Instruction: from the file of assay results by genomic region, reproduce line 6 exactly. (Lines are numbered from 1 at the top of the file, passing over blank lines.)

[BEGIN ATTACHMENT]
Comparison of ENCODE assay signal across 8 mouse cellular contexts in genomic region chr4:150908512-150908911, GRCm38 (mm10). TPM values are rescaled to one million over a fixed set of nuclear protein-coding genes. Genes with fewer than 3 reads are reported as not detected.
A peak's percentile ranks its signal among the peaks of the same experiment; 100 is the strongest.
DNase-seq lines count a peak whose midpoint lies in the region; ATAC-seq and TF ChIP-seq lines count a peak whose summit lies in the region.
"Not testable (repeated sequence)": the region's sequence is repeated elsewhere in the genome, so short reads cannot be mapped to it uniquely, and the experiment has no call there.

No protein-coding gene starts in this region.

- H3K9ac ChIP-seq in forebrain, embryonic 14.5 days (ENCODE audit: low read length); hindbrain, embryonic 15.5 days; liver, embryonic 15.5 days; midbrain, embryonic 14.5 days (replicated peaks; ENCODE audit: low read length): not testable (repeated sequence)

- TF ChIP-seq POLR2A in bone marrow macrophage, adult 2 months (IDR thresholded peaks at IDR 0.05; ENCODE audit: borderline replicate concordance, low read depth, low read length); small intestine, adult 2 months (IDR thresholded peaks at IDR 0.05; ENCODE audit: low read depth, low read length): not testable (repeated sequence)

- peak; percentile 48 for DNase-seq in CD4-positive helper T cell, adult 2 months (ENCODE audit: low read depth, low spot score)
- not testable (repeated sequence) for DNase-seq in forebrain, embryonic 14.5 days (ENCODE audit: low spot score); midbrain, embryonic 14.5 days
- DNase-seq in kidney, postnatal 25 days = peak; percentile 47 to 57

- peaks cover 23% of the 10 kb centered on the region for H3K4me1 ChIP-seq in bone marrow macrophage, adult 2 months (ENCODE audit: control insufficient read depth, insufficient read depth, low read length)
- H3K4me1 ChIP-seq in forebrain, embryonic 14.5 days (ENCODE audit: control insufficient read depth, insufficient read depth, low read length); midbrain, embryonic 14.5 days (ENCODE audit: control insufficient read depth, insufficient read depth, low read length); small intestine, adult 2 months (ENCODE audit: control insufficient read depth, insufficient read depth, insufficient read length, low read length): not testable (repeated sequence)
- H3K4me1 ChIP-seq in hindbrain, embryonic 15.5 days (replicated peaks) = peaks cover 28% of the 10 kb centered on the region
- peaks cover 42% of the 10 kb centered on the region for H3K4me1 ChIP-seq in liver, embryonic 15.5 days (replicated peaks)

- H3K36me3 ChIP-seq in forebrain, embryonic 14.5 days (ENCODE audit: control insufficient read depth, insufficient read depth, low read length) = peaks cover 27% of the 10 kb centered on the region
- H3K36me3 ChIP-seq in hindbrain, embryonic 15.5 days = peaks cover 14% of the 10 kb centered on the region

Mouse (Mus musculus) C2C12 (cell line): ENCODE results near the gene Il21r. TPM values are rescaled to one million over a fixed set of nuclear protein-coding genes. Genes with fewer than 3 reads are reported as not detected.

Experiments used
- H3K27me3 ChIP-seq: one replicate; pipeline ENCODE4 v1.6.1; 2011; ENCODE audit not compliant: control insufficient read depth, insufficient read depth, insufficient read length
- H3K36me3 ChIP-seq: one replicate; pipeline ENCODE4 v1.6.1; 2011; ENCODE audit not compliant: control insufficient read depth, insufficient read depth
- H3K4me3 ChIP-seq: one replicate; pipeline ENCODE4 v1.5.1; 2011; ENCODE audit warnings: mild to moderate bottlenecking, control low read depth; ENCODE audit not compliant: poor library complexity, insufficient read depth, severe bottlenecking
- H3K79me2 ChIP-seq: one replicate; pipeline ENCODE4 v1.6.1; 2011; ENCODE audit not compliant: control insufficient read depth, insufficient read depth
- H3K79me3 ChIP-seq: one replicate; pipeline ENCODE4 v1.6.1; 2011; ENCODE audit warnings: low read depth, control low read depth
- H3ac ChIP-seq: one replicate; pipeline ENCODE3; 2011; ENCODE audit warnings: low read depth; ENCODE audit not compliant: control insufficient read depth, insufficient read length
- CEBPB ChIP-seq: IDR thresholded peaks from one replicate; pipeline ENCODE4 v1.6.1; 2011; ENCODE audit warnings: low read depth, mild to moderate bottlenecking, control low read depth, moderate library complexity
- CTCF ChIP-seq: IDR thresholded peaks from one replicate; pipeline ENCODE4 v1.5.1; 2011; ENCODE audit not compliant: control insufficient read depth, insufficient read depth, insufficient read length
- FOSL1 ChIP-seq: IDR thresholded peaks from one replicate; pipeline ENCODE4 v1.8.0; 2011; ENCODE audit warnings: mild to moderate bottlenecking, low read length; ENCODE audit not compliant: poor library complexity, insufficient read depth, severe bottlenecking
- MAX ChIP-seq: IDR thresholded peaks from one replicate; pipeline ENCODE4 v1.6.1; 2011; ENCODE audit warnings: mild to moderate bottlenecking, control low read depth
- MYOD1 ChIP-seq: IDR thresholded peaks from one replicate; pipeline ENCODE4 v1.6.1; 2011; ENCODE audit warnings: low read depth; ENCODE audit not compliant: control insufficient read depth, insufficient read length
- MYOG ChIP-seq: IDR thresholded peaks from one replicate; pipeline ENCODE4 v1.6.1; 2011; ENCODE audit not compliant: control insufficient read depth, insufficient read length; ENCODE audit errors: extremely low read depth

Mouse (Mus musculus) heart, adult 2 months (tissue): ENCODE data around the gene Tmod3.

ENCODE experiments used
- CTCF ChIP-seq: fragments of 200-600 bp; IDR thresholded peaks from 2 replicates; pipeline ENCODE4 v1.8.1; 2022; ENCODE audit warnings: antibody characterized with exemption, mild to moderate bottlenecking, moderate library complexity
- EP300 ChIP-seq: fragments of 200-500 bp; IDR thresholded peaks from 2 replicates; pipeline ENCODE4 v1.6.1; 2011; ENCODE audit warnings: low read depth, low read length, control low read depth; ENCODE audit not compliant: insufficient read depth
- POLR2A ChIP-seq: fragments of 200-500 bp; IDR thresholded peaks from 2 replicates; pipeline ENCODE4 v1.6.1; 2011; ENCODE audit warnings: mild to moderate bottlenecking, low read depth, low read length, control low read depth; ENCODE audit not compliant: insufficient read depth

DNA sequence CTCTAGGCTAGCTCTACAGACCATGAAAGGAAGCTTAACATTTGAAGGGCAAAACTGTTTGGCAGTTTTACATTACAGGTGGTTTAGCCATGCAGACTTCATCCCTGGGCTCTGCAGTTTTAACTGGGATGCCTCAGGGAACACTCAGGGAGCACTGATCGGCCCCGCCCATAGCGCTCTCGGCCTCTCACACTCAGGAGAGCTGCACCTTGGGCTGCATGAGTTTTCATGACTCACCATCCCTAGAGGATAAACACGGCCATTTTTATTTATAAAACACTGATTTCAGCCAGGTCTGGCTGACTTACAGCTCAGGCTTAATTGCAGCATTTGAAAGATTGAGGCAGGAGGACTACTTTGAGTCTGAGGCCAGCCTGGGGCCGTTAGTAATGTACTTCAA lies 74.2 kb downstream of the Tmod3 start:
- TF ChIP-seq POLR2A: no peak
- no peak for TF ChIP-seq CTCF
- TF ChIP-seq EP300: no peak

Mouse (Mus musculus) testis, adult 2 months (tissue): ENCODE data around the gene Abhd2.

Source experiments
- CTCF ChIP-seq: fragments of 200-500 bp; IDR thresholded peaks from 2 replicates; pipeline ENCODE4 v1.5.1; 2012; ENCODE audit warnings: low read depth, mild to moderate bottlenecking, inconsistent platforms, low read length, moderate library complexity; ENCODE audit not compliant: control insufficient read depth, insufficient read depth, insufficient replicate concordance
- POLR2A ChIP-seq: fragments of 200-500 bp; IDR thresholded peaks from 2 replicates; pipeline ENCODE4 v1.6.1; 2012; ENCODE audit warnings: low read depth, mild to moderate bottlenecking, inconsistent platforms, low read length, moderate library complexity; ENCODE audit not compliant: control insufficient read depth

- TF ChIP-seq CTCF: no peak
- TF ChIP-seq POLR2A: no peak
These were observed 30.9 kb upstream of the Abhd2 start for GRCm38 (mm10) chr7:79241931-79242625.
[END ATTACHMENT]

- H3K9ac ChIP-seq in forebrain, embryonic 14.5 days (ENCODE audit: low read length); hindbrain, embryonic 15.5 days; liver, embryonic 15.5 days; midbrain, embryonic 14.5 days (replicated peaks; ENCODE audit: low read length): not testable (repeated sequence)